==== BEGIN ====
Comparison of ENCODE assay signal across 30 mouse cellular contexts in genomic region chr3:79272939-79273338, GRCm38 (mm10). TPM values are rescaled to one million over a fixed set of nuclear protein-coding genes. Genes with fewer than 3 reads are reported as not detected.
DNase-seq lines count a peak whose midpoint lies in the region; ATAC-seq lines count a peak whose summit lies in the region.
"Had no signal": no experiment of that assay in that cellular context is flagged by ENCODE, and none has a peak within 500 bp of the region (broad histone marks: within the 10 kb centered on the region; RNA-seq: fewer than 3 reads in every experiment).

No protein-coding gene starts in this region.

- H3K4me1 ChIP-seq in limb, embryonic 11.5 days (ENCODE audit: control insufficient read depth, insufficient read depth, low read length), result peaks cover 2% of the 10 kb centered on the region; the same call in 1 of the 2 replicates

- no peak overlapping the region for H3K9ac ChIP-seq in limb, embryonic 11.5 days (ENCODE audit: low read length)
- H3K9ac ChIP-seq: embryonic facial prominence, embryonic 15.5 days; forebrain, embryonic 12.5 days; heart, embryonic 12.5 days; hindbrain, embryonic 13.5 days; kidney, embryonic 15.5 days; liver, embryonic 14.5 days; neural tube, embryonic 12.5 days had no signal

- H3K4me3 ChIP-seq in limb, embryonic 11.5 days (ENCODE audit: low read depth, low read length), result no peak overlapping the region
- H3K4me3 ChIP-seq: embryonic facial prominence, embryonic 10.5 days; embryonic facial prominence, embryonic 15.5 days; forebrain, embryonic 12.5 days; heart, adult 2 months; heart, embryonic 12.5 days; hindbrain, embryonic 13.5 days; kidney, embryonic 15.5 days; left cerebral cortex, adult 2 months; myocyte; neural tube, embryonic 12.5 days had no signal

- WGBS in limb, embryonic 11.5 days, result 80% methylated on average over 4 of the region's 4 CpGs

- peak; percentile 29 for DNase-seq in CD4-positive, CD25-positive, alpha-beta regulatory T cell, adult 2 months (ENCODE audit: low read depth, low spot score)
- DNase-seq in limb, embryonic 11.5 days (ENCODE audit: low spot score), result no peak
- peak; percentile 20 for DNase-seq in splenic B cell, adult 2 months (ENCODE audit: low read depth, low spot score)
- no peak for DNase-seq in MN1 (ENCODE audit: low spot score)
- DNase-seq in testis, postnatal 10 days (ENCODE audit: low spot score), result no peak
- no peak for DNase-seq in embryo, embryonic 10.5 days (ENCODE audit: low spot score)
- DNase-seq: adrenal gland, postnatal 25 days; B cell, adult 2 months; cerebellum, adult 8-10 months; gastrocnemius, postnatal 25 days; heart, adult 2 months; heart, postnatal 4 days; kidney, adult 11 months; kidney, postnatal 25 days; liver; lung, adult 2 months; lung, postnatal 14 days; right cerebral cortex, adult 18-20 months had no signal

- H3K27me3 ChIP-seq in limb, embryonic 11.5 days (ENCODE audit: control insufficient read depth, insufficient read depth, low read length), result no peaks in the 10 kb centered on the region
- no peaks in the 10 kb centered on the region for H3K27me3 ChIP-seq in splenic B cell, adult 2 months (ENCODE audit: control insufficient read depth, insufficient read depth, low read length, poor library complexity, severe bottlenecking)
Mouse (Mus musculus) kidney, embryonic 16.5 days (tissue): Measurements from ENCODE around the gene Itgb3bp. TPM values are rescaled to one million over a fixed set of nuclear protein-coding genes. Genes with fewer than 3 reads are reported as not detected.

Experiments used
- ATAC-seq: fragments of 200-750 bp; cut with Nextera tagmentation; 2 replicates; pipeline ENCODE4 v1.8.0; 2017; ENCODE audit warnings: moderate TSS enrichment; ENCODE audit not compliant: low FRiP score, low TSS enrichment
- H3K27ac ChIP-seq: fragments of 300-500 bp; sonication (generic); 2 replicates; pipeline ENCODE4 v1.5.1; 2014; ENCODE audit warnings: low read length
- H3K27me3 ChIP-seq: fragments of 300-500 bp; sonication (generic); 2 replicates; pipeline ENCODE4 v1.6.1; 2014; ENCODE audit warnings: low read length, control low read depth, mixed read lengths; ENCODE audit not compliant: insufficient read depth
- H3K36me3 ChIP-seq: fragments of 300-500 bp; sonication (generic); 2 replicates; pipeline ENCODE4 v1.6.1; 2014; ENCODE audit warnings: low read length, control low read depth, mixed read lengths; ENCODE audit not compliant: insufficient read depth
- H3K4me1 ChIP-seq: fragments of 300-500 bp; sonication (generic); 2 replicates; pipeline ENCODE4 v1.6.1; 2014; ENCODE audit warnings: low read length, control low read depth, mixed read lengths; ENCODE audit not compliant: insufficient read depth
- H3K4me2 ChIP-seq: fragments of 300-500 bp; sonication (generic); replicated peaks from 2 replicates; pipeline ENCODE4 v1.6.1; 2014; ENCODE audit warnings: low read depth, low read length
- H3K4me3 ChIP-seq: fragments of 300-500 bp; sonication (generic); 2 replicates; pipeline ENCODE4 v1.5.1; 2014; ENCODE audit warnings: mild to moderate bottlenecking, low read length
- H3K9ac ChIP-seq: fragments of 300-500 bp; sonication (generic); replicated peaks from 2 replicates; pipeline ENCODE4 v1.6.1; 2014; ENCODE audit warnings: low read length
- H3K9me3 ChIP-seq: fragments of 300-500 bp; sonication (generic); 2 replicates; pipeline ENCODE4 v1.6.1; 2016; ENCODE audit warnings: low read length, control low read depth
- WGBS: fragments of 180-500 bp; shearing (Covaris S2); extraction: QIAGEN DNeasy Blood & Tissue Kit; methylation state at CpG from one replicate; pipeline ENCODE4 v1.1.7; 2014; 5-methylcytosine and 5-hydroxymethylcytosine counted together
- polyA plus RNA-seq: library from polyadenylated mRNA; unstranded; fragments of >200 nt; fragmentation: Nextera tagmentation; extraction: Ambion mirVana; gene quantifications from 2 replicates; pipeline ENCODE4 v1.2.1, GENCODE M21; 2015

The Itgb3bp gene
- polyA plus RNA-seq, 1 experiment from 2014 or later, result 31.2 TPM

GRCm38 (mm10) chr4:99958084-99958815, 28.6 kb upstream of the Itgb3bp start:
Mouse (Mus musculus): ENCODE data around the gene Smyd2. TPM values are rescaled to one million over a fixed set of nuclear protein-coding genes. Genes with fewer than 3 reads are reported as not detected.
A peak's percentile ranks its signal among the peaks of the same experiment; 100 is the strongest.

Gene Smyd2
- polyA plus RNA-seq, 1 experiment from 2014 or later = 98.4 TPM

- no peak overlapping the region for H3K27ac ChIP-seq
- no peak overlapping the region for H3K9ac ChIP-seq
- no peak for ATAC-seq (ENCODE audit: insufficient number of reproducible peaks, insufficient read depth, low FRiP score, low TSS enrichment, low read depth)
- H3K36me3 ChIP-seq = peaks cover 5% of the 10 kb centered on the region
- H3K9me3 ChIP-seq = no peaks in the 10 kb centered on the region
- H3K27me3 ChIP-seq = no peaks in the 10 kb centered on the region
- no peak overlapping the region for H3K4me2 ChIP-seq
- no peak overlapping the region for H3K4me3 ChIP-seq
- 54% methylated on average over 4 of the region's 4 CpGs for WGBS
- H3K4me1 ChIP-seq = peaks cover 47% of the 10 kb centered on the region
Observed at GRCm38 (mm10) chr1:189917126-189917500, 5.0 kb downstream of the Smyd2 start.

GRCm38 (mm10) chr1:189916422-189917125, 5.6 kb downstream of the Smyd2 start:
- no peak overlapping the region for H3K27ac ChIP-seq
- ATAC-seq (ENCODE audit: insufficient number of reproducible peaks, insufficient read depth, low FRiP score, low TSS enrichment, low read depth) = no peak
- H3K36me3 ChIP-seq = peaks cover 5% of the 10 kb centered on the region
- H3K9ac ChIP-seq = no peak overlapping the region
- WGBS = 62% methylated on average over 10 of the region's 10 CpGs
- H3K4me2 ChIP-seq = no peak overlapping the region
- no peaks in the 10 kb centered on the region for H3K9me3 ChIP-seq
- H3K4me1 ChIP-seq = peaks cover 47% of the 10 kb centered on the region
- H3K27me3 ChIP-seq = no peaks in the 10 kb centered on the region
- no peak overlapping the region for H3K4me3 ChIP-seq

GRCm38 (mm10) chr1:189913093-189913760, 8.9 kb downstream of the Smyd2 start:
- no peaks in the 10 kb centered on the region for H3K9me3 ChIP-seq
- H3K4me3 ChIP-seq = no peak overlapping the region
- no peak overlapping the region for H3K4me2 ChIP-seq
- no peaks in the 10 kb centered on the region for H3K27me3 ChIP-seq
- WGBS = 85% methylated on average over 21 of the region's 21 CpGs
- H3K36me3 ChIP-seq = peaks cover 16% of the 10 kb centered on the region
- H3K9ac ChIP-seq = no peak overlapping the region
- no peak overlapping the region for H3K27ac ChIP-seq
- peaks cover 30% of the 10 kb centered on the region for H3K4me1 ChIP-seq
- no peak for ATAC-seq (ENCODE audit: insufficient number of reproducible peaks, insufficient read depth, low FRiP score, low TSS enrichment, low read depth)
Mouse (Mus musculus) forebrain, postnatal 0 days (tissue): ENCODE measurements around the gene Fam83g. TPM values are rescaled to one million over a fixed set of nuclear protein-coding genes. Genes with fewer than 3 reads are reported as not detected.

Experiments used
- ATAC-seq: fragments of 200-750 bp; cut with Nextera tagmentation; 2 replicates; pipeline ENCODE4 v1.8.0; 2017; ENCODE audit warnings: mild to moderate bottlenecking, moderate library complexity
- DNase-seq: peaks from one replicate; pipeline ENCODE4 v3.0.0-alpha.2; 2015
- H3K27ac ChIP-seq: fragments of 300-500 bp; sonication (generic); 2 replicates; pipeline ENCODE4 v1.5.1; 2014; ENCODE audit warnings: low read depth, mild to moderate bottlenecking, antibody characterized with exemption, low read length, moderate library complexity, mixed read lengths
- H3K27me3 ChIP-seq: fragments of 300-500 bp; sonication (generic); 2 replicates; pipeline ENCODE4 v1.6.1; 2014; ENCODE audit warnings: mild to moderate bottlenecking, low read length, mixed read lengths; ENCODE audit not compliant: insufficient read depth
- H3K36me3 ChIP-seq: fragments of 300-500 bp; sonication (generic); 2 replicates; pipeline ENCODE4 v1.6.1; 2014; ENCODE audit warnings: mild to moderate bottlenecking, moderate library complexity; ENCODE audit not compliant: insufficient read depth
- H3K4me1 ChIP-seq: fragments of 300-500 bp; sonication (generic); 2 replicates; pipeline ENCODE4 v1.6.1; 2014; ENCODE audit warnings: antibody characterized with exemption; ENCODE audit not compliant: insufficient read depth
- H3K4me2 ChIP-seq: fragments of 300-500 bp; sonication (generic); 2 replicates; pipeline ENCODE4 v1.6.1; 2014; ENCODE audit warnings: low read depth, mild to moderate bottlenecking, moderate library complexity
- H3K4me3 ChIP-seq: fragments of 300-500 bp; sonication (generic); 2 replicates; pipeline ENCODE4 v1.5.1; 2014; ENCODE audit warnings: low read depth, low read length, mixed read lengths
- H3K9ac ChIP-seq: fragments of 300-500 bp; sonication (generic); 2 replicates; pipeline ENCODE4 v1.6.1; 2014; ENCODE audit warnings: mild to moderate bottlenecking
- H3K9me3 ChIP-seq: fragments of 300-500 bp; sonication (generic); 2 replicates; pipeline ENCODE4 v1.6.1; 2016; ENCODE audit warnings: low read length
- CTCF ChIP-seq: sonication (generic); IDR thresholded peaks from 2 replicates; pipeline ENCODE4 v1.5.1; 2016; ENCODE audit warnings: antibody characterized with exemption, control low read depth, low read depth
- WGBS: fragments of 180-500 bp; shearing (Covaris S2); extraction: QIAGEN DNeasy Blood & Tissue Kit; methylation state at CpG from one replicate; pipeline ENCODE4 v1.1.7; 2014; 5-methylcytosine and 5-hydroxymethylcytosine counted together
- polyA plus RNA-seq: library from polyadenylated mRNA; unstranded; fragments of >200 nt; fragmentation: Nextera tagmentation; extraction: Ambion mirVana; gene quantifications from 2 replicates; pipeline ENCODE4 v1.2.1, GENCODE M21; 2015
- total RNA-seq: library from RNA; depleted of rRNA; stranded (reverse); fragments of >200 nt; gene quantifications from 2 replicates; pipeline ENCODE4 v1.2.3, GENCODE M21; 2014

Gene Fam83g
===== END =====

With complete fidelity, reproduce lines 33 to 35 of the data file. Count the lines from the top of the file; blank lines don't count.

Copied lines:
The Itgb3bp gene
- polyA plus RNA-seq, 1 experiment from 2014 or later, result 31.2 TPM

GRCm38 (mm10) chr4:99958084-99958815, 28.6 kb upstream of the Itgb3bp start: